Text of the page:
I have blogged before about what I see as zombie groups united more by rage than any particular ideals. I think some aspects of what I said then could be applied to the Occupy groups, but I also recognize that most of the members of the Occupy movement have been somewhat better behaved than the mobs that committed sweeping acts of arson and destruction in London in August. Regrettably, some have been just as bad, but I will give the Occupiers the benefit of the doubt and assume that was not the wishes of the larger group.
What I have observed from both sides of Occupy debates, from the fiercest advocate to the most tenacious opponent, is that the groups seem to lack any shared context of cultural references, history, or even terminology. It is truly frightening to me that we have groups in this country angry at each other who aren’t even discussing things from the same frame of reference.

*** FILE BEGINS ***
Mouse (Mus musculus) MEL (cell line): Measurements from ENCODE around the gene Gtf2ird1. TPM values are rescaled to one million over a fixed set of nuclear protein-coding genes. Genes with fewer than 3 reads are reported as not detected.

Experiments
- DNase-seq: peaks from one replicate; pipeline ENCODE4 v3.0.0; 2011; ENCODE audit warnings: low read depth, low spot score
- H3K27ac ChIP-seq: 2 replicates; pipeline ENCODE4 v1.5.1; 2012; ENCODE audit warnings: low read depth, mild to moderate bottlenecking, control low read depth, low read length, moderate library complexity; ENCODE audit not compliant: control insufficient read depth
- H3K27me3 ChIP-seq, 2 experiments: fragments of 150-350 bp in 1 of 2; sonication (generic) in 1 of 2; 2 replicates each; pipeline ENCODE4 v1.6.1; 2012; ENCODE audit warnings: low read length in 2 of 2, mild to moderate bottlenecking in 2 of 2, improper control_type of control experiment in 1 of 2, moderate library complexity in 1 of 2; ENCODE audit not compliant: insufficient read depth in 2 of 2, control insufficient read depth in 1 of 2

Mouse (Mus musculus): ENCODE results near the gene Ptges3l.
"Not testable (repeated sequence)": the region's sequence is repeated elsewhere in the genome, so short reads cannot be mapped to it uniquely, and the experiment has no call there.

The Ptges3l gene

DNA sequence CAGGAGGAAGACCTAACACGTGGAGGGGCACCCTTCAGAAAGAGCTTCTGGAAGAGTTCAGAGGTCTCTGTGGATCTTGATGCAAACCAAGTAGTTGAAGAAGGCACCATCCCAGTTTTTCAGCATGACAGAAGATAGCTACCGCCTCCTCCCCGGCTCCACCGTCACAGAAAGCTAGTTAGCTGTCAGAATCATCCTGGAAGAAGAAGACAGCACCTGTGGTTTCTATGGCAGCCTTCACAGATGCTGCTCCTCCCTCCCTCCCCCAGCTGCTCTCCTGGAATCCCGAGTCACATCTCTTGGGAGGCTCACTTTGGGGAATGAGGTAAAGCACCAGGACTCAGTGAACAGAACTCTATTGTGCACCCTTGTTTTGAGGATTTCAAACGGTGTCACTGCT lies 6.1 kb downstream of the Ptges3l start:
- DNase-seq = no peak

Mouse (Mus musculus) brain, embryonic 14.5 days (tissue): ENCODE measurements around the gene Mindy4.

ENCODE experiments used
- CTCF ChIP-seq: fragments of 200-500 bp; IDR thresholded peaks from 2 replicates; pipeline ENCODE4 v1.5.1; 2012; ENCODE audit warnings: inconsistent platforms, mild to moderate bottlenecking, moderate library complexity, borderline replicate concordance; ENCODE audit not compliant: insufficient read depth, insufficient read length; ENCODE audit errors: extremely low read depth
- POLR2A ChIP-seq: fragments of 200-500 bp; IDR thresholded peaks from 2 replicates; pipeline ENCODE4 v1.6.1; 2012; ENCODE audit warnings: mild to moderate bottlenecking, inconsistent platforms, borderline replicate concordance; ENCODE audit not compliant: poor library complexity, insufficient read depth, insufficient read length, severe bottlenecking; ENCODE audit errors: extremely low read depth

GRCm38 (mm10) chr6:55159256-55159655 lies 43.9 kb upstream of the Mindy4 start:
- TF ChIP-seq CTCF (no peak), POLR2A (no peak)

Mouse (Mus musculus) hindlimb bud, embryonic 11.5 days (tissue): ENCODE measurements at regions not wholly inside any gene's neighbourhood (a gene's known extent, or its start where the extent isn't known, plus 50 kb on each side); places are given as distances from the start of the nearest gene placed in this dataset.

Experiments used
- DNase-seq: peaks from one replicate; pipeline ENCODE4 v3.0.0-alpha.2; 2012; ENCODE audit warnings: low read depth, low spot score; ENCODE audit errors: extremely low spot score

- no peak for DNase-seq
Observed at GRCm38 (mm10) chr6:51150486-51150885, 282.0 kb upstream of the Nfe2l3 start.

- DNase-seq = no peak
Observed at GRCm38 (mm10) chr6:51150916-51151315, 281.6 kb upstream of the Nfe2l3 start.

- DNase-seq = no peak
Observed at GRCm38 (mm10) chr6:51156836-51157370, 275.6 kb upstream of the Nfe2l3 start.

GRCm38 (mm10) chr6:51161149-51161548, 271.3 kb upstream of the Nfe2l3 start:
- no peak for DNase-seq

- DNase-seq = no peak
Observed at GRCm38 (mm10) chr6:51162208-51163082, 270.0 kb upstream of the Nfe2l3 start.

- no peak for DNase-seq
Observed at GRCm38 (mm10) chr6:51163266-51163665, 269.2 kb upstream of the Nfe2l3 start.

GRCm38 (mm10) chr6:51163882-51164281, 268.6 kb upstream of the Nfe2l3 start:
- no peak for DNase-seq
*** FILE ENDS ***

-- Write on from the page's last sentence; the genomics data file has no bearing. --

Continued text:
Take political ideologies, for example. The Occupiers have been bashing capitalism and their opponents have labeled the Occupiers as socialists. Clearly then, socialism and capitalism must be opposites, right? I disagree. The opposite of any functional system of government is tyranny. Socialism has worked for some, generally small, communities united by some ideal or purpose; religion or shared ethnic history has generally been that purpose rather than socialism itself. (It is the elevation of socialism itself to the status of a great ideal or religion that makes it so appalling to some of us.) Capitalism has brought great economic gains to many, and astonishing gains to a few, through a sometimes indiscernible blend of corruption, ambition, and genius. Though different in theory, in practice both socialism and capitalism have allowed power to concentrate into the hands of few, be it due to extraordinary service to the Party or concentration of wealth. Power held by the few, unchecked, will always turn into tyranny. What you call the group that holds the power is really irrelevant. The fact that the Party is the only permitted ideological entity in a socialist country explains why socialist countries have always had a government collapse before any real change can occur. A capitalistic, representative democracy like the U.S. was intended to be is rather built for change, and has been through many changes through the years.